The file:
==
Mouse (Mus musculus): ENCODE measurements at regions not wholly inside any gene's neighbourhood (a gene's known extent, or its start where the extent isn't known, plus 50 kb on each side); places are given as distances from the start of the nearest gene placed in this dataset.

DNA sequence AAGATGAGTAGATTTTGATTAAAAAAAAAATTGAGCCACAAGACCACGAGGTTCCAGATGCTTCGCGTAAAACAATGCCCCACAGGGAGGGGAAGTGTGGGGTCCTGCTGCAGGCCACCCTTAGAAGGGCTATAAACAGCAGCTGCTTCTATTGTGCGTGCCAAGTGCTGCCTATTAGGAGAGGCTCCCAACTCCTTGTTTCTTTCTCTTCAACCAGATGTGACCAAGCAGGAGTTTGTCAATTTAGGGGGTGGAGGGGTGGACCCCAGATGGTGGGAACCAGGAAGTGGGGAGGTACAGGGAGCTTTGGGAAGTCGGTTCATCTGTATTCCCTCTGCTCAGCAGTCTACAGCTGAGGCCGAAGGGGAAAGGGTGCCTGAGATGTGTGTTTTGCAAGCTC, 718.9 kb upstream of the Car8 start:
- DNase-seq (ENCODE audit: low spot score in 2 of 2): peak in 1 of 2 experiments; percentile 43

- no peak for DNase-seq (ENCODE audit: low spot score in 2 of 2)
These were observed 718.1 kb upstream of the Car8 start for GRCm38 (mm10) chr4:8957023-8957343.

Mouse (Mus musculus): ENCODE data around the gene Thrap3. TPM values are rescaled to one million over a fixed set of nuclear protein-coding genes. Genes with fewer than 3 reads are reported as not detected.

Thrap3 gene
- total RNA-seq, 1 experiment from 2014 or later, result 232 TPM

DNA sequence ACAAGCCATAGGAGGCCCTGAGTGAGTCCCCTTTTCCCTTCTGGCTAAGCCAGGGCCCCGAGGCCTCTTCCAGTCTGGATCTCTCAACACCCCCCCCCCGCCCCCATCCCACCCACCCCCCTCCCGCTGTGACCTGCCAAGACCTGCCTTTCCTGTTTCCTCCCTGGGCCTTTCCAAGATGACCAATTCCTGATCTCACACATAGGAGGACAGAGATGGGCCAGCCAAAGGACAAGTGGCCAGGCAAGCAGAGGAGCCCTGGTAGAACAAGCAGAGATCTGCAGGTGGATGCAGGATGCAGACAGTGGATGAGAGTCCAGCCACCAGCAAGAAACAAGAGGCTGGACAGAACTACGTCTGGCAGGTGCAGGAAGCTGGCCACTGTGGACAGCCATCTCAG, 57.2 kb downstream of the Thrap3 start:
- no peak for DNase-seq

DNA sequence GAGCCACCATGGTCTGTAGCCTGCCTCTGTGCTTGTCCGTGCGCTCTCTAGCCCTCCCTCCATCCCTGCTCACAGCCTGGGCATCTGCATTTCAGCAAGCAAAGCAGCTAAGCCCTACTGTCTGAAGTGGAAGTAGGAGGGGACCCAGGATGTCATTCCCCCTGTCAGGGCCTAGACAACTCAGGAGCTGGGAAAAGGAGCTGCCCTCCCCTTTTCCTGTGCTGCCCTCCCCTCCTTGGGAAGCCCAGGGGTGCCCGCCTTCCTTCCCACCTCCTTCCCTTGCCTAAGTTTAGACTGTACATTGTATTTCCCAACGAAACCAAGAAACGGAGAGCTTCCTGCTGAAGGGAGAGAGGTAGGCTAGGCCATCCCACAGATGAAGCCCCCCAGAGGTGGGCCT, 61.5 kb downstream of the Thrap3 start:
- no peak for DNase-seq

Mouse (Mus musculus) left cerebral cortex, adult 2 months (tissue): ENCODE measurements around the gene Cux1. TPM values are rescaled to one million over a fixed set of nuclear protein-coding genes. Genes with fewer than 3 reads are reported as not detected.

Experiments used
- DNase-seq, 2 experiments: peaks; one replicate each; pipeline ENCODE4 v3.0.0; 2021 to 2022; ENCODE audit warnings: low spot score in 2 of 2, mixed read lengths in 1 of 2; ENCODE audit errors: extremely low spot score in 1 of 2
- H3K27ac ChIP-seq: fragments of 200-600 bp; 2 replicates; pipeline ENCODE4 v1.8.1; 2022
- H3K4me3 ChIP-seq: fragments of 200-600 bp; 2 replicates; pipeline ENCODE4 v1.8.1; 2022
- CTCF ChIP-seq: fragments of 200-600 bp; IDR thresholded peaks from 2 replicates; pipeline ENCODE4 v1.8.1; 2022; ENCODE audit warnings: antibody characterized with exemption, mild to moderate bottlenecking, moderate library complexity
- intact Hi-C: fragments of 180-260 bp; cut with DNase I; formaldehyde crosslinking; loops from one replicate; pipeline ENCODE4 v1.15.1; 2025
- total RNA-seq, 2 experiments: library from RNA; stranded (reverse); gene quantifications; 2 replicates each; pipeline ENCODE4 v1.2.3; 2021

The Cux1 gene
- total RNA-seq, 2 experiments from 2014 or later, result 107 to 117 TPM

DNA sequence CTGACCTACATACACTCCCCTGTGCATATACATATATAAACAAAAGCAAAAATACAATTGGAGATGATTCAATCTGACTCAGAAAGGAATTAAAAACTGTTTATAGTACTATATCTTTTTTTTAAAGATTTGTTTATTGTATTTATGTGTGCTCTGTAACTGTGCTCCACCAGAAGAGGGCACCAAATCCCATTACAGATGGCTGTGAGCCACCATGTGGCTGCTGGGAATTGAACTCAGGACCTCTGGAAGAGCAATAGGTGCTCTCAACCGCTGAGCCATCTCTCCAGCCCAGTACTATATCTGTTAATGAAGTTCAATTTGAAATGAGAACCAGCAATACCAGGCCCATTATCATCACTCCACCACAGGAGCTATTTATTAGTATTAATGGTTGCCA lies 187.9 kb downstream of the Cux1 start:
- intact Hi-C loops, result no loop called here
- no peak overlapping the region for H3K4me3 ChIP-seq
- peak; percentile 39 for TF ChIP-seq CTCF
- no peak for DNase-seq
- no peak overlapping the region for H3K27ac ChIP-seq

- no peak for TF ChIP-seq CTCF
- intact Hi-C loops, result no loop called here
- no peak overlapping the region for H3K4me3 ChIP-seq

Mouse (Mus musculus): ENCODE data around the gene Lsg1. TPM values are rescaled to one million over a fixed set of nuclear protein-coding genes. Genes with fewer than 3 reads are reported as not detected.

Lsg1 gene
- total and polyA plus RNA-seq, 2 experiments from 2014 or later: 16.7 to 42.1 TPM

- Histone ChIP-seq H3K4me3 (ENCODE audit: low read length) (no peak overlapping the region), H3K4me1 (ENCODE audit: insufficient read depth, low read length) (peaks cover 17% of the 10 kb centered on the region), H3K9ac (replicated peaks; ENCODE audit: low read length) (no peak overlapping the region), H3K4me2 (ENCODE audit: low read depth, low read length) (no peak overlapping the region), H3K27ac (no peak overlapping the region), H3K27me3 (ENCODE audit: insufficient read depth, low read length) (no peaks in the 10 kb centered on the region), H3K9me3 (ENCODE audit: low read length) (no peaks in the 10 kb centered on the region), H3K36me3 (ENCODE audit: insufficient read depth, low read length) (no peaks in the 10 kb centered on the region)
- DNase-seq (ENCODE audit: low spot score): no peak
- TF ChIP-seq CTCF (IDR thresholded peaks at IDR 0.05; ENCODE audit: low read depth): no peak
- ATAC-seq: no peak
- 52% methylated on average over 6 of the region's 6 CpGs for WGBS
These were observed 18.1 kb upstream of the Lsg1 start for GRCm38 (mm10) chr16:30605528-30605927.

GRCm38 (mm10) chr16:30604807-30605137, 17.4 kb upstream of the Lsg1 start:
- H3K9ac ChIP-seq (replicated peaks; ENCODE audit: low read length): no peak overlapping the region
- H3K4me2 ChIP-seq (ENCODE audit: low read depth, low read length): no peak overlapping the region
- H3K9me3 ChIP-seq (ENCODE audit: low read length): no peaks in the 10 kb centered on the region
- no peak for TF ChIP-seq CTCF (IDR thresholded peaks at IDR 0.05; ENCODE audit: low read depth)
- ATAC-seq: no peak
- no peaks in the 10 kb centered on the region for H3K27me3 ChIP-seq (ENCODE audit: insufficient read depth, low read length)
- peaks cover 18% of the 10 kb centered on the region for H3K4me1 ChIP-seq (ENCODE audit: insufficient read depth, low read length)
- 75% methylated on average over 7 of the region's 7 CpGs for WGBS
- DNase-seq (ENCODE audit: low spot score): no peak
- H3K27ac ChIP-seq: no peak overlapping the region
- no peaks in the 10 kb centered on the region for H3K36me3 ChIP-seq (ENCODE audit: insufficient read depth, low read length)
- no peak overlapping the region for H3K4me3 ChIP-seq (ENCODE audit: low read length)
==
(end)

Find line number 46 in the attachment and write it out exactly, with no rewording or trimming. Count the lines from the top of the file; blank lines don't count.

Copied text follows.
- ATAC-seq: no peak